“Asphalt that is produced creates an emission, which contains VOCs [volatile organic compounds]. Condensers reduce those emissions. We also scavenged other emissions around the plant in order to put the VOCs back into the dryer for incineration. We are reducing emissions continually,” says Stanley.
Associated Paving is determined to leave a positive environmental footprint in the wake of its production and operations. Some of these efforts include keeping the grounds wet or swept, installing trees around the perimeter, controlling traffic in and out of the plant, instilling best practices and simply putting controls in place everywhere possible to reduce emissions or other environmental degradations. This has worked very well, and it receives very little if any complaints from surrounding businesses and residences.
The company also wants to get involved with local charities and explore the possibility of sponsoring other organizations. For the past ten years, it has donated to organizations such as The United Way and Run For The Cure. This year, it has taken this charitable imperative to give back to the community to a new level by involving its employees in the process. The company is actively seeking its employees’ input on what charities they would like to see the company support.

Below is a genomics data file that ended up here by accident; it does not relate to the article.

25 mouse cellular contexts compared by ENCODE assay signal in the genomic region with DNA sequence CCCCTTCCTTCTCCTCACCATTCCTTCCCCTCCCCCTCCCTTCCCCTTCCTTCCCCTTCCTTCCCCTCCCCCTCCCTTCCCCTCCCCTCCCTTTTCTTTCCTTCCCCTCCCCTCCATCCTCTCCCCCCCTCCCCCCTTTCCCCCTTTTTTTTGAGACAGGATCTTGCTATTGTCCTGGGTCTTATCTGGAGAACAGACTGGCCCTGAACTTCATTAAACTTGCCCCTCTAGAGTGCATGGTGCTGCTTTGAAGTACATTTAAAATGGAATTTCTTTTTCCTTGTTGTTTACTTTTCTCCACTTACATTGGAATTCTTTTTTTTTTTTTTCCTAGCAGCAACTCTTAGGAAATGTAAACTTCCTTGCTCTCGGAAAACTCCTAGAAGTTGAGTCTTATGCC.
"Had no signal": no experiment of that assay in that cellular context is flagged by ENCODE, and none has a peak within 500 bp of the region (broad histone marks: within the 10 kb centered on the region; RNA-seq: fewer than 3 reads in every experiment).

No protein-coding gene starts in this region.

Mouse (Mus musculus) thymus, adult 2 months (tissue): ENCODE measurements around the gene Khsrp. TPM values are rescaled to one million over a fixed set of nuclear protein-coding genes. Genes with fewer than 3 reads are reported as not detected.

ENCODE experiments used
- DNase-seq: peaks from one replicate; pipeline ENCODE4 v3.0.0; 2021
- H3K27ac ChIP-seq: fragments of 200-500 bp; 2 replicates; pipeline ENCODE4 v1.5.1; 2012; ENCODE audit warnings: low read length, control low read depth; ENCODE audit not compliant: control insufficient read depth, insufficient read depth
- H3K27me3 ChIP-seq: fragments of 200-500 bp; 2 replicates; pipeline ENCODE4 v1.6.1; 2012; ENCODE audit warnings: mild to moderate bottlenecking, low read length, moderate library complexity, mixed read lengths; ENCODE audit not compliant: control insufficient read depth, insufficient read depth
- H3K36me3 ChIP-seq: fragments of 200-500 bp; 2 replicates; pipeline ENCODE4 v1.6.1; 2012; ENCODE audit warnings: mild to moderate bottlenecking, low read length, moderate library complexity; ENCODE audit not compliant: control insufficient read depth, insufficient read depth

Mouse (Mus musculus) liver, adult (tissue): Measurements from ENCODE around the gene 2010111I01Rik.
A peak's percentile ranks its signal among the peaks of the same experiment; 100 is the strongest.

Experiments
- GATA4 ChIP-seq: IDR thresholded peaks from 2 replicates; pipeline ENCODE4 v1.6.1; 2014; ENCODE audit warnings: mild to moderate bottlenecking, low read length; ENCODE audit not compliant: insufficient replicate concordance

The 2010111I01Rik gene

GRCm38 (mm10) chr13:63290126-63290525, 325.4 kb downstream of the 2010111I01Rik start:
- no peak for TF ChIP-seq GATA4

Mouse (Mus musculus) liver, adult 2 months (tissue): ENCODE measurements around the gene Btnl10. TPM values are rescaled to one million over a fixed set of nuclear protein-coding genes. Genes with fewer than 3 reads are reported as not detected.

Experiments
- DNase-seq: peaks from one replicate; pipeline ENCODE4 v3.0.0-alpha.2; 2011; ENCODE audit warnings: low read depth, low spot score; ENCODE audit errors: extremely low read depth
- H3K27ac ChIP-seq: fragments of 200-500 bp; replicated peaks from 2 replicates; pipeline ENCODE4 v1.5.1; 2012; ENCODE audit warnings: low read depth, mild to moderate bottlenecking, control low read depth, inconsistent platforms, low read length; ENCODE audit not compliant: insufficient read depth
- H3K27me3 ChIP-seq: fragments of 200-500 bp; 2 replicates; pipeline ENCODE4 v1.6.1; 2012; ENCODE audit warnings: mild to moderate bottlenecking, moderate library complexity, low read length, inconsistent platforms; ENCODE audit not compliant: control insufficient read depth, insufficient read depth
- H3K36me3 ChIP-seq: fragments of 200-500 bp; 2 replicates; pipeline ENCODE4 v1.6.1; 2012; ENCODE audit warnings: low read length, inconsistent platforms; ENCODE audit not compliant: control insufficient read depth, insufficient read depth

“We see other companies and people giving their heart and souls to the community and providing assistance wherever needed. We want to get our employees involved in that. There are a lot of local organizations and charities that can benefit from what we do. We are looking to our employees to gather as much detail as they can and pitch to us which local charity they would want us to sponsor.”
The company is growing, but Stanley tells me that the company is happy with its present size. It is trying not only to market the company and maintain its strategic position within the industry but also to look at it from an economic benefit perspective. The more the company grows, the more employees it can hire from the surrounding Greater Toronto Area or Golden Horseshoe area, supporting the economic growth and sustainability of this community.
For Associated Paving, it is not about a massive expansion; it is more about sustainable and cooperative growth. It is about doing little things within the company that will drive it to acquire more resources and success for its employees. The profit aspect is always important, but Mino tells me that it is just as important to run the company in a way that supports Associated Paving’s values and objectives for community involvement, environmental stewardship, and employee satisfaction.